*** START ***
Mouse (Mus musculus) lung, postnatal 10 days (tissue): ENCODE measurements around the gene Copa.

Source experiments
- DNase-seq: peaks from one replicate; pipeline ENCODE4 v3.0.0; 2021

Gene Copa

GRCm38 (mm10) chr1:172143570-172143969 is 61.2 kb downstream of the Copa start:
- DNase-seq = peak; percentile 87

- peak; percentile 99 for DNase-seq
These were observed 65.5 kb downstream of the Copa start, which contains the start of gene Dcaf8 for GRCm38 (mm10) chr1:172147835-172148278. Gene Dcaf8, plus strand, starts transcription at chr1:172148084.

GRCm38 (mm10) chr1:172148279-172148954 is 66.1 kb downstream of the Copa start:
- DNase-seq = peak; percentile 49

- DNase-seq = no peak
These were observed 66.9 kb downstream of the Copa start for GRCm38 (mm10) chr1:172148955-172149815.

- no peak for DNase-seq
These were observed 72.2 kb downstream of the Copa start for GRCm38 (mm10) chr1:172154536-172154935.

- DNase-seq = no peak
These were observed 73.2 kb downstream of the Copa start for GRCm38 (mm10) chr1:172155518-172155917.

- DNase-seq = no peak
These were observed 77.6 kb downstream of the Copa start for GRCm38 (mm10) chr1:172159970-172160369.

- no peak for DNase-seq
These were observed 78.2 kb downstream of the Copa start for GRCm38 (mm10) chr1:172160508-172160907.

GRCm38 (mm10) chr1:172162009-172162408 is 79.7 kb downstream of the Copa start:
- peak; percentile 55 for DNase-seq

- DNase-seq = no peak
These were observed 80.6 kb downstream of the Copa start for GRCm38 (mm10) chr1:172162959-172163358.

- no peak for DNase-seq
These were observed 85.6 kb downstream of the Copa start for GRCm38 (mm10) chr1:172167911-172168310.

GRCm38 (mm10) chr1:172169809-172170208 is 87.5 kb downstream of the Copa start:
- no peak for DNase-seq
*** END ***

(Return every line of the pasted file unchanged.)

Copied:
Mouse (Mus musculus) lung, postnatal 10 days (tissue): ENCODE measurements around the gene Copa.

Source experiments
- DNase-seq: peaks from one replicate; pipeline ENCODE4 v3.0.0; 2021

Gene Copa

GRCm38 (mm10) chr1:172143570-172143969 is 61.2 kb downstream of the Copa start:
- DNase-seq = peak; percentile 87

- peak; percentile 99 for DNase-seq
These were observed 65.5 kb downstream of the Copa start, which contains the start of gene Dcaf8 for GRCm38 (mm10) chr1:172147835-172148278. Gene Dcaf8, plus strand, starts transcription at chr1:172148084.

GRCm38 (mm10) chr1:172148279-172148954 is 66.1 kb downstream of the Copa start:
- DNase-seq = peak; percentile 49

- DNase-seq = no peak
These were observed 66.9 kb downstream of the Copa start for GRCm38 (mm10) chr1:172148955-172149815.

- no peak for DNase-seq
These were observed 72.2 kb downstream of the Copa start for GRCm38 (mm10) chr1:172154536-172154935.

- DNase-seq = no peak
These were observed 73.2 kb downstream of the Copa start for GRCm38 (mm10) chr1:172155518-172155917.

- DNase-seq = no peak
These were observed 77.6 kb downstream of the Copa start for GRCm38 (mm10) chr1:172159970-172160369.

- no peak for DNase-seq
These were observed 78.2 kb downstream of the Copa start for GRCm38 (mm10) chr1:172160508-172160907.

GRCm38 (mm10) chr1:172162009-172162408 is 79.7 kb downstream of the Copa start:
- peak; percentile 55 for DNase-seq

- DNase-seq = no peak
These were observed 80.6 kb downstream of the Copa start for GRCm38 (mm10) chr1:172162959-172163358.

- no peak for DNase-seq
These were observed 85.6 kb downstream of the Copa start for GRCm38 (mm10) chr1:172167911-172168310.

GRCm38 (mm10) chr1:172169809-172170208 is 87.5 kb downstream of the Copa start:
- no peak for DNase-seq